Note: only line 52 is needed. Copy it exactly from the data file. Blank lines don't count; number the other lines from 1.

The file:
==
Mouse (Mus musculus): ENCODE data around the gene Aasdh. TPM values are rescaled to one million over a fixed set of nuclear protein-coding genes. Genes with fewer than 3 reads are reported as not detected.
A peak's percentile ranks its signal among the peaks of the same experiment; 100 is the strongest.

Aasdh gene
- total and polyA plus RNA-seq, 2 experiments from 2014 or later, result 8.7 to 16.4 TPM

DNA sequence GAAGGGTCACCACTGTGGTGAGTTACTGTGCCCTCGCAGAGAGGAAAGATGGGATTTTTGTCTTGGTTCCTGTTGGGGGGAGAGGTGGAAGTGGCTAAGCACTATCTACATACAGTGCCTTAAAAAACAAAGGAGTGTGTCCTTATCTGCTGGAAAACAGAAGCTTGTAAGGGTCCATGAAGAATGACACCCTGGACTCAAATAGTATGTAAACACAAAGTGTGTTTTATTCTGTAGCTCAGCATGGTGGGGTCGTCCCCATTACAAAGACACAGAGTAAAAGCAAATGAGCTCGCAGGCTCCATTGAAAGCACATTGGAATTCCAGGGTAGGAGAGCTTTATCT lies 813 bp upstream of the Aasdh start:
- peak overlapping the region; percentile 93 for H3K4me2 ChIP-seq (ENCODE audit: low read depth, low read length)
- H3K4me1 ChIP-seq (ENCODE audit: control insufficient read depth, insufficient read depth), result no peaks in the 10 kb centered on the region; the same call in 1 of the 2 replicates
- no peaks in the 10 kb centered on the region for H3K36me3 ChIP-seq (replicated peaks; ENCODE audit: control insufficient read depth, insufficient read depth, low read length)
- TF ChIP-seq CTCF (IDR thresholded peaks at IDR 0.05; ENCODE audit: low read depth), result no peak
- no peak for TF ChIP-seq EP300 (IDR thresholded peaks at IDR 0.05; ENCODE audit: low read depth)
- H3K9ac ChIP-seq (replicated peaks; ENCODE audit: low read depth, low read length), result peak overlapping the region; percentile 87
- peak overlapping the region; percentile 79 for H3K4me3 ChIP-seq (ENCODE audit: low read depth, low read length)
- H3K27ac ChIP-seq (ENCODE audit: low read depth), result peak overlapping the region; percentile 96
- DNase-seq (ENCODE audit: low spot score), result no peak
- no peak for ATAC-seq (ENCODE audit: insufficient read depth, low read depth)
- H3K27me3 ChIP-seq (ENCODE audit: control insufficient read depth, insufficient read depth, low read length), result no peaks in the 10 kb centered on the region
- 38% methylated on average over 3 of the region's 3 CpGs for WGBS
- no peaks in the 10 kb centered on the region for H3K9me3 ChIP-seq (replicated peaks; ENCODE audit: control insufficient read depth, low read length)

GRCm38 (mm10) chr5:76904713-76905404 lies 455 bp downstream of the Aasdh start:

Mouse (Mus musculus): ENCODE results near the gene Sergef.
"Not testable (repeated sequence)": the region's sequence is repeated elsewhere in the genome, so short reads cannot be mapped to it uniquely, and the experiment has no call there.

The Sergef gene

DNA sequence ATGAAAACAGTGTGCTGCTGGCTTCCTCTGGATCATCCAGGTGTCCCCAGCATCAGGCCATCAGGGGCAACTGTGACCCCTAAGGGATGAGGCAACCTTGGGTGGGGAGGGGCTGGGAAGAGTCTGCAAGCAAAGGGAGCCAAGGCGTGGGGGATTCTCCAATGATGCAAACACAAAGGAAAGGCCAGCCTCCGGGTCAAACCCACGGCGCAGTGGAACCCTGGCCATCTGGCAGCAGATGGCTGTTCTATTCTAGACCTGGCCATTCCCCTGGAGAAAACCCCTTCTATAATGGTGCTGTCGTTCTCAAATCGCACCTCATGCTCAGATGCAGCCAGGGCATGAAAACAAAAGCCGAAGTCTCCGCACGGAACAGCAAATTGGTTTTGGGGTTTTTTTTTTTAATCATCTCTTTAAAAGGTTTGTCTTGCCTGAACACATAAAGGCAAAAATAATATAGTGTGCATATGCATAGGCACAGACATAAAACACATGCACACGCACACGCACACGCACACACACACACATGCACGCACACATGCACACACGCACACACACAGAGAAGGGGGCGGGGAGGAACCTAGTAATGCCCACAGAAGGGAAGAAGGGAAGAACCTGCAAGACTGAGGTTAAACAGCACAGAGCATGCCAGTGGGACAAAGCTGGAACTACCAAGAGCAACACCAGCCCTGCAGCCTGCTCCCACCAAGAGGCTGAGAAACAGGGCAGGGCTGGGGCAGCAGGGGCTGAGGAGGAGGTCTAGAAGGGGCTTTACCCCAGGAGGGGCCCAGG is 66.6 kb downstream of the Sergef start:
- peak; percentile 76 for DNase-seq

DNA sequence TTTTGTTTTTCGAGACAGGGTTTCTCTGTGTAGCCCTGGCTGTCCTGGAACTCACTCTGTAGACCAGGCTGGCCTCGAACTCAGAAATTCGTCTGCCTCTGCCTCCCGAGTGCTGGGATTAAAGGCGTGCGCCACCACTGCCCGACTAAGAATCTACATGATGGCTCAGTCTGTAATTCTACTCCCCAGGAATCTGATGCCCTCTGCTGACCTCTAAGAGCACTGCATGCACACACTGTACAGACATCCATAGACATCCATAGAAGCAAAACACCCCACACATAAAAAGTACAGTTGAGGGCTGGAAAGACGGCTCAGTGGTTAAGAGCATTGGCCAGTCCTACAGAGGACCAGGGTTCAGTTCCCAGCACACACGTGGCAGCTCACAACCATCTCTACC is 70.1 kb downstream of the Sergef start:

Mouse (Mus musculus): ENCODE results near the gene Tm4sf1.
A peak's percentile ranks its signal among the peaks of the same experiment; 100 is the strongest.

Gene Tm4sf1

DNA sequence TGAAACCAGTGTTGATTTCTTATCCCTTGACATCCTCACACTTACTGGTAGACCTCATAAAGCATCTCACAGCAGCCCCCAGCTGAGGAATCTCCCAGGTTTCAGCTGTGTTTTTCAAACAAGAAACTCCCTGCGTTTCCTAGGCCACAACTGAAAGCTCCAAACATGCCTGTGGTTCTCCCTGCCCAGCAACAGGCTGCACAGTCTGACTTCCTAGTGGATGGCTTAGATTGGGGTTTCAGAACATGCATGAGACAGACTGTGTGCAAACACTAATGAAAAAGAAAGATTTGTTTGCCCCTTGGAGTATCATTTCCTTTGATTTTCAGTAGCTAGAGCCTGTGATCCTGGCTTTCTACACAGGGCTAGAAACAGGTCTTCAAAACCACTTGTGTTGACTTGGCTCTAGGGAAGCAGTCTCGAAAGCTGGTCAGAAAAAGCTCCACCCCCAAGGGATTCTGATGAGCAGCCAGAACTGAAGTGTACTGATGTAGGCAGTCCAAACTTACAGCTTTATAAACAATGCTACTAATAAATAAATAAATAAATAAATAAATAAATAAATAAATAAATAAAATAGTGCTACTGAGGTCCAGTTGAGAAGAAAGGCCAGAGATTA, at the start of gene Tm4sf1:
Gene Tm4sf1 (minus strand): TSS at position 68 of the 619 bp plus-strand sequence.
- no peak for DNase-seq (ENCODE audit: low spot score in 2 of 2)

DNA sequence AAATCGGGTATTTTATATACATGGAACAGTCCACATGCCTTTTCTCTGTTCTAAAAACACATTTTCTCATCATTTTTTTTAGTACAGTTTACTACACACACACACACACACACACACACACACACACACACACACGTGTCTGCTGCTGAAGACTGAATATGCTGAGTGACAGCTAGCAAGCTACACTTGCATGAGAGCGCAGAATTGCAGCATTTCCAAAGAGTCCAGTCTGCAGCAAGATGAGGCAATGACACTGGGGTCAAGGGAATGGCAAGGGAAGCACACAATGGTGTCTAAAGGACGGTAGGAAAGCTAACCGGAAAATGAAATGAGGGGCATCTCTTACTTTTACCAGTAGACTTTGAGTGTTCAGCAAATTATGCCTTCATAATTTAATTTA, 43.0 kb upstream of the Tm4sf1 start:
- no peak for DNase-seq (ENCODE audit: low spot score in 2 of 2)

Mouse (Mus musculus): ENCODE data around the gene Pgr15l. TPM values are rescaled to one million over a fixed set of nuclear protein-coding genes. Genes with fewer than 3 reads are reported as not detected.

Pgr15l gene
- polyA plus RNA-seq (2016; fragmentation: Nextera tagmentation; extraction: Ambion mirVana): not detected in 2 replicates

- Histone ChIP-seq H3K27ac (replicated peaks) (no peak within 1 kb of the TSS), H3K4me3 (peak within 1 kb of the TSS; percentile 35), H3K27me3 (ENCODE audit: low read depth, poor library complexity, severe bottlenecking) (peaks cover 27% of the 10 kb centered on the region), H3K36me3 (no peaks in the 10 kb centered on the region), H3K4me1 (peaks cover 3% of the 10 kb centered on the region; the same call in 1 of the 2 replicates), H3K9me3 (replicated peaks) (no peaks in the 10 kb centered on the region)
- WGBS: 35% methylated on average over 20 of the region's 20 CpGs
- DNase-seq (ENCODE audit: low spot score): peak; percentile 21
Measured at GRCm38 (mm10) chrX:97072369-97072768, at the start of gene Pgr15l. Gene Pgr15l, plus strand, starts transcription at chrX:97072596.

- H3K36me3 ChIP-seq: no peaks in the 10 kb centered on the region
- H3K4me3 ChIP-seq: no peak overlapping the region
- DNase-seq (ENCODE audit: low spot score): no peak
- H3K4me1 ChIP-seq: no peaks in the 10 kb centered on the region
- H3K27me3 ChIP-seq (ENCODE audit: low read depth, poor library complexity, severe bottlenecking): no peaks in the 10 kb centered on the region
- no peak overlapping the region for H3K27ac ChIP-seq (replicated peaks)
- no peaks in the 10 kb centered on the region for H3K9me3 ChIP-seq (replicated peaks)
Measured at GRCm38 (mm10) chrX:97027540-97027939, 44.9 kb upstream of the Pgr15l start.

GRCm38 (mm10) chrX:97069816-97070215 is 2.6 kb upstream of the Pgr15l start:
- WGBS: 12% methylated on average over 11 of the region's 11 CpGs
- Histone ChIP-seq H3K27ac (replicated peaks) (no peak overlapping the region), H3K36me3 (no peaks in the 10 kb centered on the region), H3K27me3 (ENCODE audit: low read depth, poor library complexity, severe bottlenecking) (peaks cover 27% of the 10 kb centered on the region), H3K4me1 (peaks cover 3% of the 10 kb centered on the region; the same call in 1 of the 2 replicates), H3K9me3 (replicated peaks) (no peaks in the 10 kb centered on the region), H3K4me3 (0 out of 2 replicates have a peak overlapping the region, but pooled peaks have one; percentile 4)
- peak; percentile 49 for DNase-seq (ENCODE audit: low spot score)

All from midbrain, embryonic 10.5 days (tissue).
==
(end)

- peak; percentile 49 for DNase-seq (ENCODE audit: low spot score)